By: ALEXIS BLANDINE
Edited by: KELSEY CRUZ
There is nothing quite like crossing off a line on a to-do list. Whether it’s your mounting load of laundry or your wretched summer reading list, every woman has something she is avoiding. Even from a young age, children are conditioned to attain a gold star next to their names to show they “did it” – accomplished their goals. But what separates the dreamers from the achievers?
Paul J. Meyer, motivational speaker and founder of the Success Motivation Institute, believes in the importance of creating S.M.A.R.T. goals to achieve your dreams – ones that are Specific, Measurable, Attainable, Relevant, and Time Bound.
Using Meyer’s S.M.A.R.T. concept, goals can become more realistic and tangible. For example, if you’d like to run a marathon, deciding to increase your daily mileage every day for a year is more specific than simply signing up for the closest marathon next month. You’ll find yourself better prepared and less stressed when you have a set plan, quickly transforming yourself from a “thinker” into a “doer.”
In the film The Bucket List, a man who has limited time left on earth vows to do everything he never got to experience before he dies. What is a life without adventure? Why talk of experience you have not tried? Crossing off a task on a bucket list is not only a sense of accomplishment, but it broadens your sense of awareness of what the world has to offer; it catapults you into the next dimension of what is possible.
In a study at the Dominican University of California, Dr. Gail Matthews and her team discovered that those who wrote down their goals and shared them with a friend accomplished 64 percent of them while those who merely thought about their goals only accomplished 43 percent of them. When you share your dreams and aspirations with others, it sparks passion. It makes you more determined to reach your dreams both for yourself and for those around you.
Having goals and achieving dreams is wonderful. Whether you’d like to attain your Master’s degree or climb the corporate ladder or travel the world, it’s important to write down and share your goals. But what about the most important dreams of all – the ones that involve your body? After all, if you’re not fit and living healthy, attaining other goals will be much more difficult.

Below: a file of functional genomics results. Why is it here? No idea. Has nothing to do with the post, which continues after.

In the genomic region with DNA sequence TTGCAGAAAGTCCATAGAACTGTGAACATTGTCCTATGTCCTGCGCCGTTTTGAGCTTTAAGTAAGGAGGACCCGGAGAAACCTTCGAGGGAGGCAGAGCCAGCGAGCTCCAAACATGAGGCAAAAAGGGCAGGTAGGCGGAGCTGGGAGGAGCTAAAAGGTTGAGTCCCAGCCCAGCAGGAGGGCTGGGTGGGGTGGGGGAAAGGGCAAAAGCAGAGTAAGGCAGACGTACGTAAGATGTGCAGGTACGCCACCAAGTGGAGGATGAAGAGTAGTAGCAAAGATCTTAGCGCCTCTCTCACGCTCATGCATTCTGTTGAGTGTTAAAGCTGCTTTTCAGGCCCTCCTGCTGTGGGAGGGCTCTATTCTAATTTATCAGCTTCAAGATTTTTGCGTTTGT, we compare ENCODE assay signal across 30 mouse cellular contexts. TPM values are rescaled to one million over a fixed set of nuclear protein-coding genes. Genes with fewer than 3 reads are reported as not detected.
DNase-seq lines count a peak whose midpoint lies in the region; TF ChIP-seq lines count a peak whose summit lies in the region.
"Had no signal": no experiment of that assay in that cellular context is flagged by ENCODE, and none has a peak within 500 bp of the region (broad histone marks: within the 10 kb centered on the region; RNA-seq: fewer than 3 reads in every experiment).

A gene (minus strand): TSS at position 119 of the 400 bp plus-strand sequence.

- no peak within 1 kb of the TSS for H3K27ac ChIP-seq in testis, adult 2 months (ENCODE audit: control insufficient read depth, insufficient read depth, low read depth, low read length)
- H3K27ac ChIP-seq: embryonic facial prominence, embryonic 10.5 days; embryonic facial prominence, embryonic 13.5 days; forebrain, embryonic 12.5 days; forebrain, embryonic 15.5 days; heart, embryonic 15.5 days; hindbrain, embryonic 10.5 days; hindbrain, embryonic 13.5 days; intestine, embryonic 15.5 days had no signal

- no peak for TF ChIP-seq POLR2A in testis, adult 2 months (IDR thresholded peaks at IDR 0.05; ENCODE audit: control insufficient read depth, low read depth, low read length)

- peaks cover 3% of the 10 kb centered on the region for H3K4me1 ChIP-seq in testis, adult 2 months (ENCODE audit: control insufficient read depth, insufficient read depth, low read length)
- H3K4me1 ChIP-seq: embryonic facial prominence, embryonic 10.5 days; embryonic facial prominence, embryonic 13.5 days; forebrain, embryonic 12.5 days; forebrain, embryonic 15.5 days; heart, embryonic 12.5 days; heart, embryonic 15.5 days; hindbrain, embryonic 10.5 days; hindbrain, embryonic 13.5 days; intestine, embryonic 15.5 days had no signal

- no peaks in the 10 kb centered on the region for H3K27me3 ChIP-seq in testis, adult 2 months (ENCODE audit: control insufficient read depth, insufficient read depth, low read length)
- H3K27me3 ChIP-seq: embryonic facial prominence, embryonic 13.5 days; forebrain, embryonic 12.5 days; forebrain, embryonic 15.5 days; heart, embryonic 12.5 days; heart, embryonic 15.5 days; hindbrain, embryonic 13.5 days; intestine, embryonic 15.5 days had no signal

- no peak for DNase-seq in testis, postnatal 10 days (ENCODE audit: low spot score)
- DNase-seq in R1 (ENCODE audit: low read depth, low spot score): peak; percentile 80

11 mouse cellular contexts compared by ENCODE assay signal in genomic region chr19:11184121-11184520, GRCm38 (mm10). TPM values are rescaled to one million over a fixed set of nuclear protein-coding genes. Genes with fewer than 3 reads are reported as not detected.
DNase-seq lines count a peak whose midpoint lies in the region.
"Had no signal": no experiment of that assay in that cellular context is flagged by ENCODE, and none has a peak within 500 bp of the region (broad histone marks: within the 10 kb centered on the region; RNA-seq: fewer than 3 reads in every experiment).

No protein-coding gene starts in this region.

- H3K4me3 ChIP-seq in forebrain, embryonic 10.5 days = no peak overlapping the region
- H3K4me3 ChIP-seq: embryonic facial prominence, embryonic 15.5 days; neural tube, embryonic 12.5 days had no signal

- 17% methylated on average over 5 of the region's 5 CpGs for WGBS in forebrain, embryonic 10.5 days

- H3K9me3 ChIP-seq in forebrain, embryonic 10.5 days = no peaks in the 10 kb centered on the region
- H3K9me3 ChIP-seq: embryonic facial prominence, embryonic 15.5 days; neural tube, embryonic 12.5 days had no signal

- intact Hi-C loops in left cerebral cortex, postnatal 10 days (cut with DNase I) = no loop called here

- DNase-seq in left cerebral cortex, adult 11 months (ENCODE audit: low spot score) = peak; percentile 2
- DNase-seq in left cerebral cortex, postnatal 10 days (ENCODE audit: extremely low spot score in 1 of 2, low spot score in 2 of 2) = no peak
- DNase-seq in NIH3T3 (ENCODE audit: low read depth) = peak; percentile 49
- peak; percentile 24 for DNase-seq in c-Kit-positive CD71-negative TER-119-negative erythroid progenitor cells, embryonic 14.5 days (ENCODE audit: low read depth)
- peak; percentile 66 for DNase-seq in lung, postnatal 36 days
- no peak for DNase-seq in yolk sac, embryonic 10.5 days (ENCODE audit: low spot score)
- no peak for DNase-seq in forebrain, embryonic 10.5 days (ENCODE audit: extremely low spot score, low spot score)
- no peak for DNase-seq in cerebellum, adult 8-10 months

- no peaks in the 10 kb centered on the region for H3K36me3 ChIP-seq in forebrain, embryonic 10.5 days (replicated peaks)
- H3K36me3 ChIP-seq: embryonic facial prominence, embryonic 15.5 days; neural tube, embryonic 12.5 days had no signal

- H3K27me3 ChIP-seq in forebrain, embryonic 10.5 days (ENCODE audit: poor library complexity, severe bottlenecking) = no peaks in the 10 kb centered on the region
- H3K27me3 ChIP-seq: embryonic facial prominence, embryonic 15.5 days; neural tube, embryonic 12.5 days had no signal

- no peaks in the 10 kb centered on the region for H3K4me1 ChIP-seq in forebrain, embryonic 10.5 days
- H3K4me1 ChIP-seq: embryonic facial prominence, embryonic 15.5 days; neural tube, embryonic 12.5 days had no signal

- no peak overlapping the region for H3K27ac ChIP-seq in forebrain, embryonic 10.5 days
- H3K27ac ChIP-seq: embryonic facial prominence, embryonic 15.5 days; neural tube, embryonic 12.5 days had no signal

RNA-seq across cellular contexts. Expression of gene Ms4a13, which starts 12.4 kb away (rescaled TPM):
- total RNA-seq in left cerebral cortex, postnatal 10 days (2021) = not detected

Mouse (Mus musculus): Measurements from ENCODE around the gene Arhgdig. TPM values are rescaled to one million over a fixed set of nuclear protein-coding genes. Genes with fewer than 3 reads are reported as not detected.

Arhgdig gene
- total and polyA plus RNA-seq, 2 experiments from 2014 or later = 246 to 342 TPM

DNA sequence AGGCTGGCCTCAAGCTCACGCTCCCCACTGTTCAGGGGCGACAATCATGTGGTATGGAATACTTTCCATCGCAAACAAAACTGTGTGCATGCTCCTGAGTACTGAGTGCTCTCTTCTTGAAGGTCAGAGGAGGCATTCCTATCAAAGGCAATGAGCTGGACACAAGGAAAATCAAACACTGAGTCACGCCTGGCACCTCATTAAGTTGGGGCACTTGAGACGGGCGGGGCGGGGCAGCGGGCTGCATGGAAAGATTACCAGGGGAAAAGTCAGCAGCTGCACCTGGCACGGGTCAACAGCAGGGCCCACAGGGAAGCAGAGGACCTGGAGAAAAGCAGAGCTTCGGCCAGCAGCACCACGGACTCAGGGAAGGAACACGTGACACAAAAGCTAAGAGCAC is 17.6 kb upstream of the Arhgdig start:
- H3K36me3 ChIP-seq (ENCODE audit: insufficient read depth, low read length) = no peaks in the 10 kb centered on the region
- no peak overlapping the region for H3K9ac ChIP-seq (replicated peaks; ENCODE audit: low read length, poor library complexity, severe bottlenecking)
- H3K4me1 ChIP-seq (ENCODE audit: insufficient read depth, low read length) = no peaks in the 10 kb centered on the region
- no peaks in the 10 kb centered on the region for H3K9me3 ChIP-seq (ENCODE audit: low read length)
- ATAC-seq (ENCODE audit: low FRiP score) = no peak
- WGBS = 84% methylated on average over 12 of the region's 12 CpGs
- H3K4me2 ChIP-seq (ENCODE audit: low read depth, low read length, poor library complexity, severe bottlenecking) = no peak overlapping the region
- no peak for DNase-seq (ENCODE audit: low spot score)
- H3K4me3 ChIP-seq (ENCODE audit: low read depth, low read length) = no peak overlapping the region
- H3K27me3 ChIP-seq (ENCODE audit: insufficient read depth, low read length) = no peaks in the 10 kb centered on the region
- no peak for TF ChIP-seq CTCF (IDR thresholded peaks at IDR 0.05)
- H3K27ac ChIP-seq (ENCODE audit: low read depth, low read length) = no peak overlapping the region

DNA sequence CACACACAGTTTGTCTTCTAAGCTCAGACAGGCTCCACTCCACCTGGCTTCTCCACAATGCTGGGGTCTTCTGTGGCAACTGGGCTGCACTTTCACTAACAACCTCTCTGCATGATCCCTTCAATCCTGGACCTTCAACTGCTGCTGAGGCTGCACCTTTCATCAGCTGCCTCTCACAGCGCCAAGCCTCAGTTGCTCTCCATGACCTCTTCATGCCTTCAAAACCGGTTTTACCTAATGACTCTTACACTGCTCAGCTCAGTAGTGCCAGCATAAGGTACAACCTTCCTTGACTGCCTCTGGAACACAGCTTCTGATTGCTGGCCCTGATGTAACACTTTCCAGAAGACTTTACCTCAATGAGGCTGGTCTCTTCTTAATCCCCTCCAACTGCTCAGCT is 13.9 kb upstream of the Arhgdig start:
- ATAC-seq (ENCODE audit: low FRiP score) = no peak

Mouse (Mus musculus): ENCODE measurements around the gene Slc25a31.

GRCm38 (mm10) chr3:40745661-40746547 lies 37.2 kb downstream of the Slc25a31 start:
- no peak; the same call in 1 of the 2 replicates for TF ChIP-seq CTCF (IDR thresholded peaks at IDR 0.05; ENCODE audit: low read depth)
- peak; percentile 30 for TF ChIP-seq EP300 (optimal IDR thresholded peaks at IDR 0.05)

In a random survey I conducted, I asked people about their “dream exercise feats” and was excited to hear about how they’d love to climb Mount Kilimanjaro, complete a Triathlon, go cliff diving, or snorkel in the Great Barrier Reef. What exciting prospects! Imagine how incredible we’d look and feel if we treated our fitness goals with the same vigor as our other goals.
Chrissy Casiello, two-time-marathon runner and tri-athlete, can tell you how. She started running as a freshman in high school and decided as a sophomore in college that it was time to move onto marathons.
“My senior year religion teacher gave us the assignment of doing a bucket list, and one of the things I put on it was to someday cross the finish line with my mom and my aunt at my sides,” Casiello says. “I did just that in Disney and the thrill I felt in doing so is a feeling I cannot put into words.
Although goals are imperative to strive for, they rarely come without roadblocks. Casiello has now completed two marathons – one in Disney and one in Philadelphia – but says she struggled as a female runner.
“I hit a major roadblock my sophomore year of high school when I fell to the belief that if I was thinner, I would be faster,” she explains. “I am now still fighting the everyday temptations that an eating disorder brings to a person. And let me just say it is not an easy battle; it’s draining. Those days prior to those events were the toughest on my mental state due to the battle I was facing. But I knew that I had to force myself to eat in order to cross the finish line.”
Hurdles and roadblocks only force Casiello to work that much harder to achieve her dreams. She also credits her strong faith to her success.
“My faith has carried me through the times where I did not know if I was good enough. Running has helped me grow overall.”
When you set a fitness goal and strive to achieve it, you’ll quickly realize it’s more a mental battle than a physical one. Negative people and thoughts get in your head, making you feel like you’re not ready or good enough to accomplish your dream.
“In the wrenching last few miles of a marathon, I realized that accomplishing that race was mental,” Casiello says. “Your mental state of mind is key in such races when you don’t think finishing is possible. After all I have been through, I know that anything is possible.”
Inspired by Casiello? Take a page from her journal and pen your own dream. She soon hopes to qualify for the Boston Marathon and Honolulu Marathon. If you set a goal and create S.M.A.R.T. ways to achieve it, you’ll be stunned to see how much you can accomplish.